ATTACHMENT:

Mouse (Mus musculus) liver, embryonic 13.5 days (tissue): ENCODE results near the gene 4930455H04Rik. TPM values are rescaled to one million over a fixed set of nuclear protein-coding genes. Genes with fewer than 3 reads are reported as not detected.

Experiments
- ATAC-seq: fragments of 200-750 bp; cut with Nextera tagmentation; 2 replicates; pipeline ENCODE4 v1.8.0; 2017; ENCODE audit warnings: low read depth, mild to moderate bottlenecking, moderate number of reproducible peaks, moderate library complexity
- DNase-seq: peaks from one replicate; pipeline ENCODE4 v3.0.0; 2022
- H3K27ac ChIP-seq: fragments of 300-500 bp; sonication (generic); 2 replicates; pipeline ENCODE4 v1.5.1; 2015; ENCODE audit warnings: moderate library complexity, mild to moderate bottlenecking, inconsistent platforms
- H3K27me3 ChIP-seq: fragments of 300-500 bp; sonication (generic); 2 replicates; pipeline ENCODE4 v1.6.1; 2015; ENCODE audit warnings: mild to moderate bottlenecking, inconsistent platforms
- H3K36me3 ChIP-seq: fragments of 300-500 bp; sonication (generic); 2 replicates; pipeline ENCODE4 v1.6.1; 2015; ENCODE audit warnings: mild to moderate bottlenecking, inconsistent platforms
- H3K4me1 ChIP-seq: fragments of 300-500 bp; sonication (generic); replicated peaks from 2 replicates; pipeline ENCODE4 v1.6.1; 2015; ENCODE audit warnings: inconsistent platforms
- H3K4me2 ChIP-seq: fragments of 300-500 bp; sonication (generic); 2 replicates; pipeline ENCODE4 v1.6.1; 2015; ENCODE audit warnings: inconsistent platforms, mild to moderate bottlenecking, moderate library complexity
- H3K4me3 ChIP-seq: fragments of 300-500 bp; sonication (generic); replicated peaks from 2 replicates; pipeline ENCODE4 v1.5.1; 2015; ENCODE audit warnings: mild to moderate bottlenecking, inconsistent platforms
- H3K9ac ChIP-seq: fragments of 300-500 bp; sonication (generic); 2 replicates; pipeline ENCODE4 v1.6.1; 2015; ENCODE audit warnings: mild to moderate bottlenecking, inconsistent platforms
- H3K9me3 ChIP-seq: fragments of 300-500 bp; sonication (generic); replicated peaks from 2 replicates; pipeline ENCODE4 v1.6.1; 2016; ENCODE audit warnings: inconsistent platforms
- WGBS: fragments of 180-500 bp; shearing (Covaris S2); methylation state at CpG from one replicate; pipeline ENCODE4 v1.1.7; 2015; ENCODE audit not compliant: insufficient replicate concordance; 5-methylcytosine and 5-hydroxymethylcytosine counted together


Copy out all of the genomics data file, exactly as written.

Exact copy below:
Mouse (Mus musculus) liver, embryonic 13.5 days (tissue): ENCODE results near the gene 4930455H04Rik. TPM values are rescaled to one million over a fixed set of nuclear protein-coding genes. Genes with fewer than 3 reads are reported as not detected.

Experiments
- ATAC-seq: fragments of 200-750 bp; cut with Nextera tagmentation; 2 replicates; pipeline ENCODE4 v1.8.0; 2017; ENCODE audit warnings: low read depth, mild to moderate bottlenecking, moderate number of reproducible peaks, moderate library complexity
- DNase-seq: peaks from one replicate; pipeline ENCODE4 v3.0.0; 2022
- H3K27ac ChIP-seq: fragments of 300-500 bp; sonication (generic); 2 replicates; pipeline ENCODE4 v1.5.1; 2015; ENCODE audit warnings: moderate library complexity, mild to moderate bottlenecking, inconsistent platforms
- H3K27me3 ChIP-seq: fragments of 300-500 bp; sonication (generic); 2 replicates; pipeline ENCODE4 v1.6.1; 2015; ENCODE audit warnings: mild to moderate bottlenecking, inconsistent platforms
- H3K36me3 ChIP-seq: fragments of 300-500 bp; sonication (generic); 2 replicates; pipeline ENCODE4 v1.6.1; 2015; ENCODE audit warnings: mild to moderate bottlenecking, inconsistent platforms
- H3K4me1 ChIP-seq: fragments of 300-500 bp; sonication (generic); replicated peaks from 2 replicates; pipeline ENCODE4 v1.6.1; 2015; ENCODE audit warnings: inconsistent platforms
- H3K4me2 ChIP-seq: fragments of 300-500 bp; sonication (generic); 2 replicates; pipeline ENCODE4 v1.6.1; 2015; ENCODE audit warnings: inconsistent platforms, mild to moderate bottlenecking, moderate library complexity
- H3K4me3 ChIP-seq: fragments of 300-500 bp; sonication (generic); replicated peaks from 2 replicates; pipeline ENCODE4 v1.5.1; 2015; ENCODE audit warnings: mild to moderate bottlenecking, inconsistent platforms
- H3K9ac ChIP-seq: fragments of 300-500 bp; sonication (generic); 2 replicates; pipeline ENCODE4 v1.6.1; 2015; ENCODE audit warnings: mild to moderate bottlenecking, inconsistent platforms
- H3K9me3 ChIP-seq: fragments of 300-500 bp; sonication (generic); replicated peaks from 2 replicates; pipeline ENCODE4 v1.6.1; 2016; ENCODE audit warnings: inconsistent platforms
- WGBS: fragments of 180-500 bp; shearing (Covaris S2); methylation state at CpG from one replicate; pipeline ENCODE4 v1.1.7; 2015; ENCODE audit not compliant: insufficient replicate concordance; 5-methylcytosine and 5-hydroxymethylcytosine counted together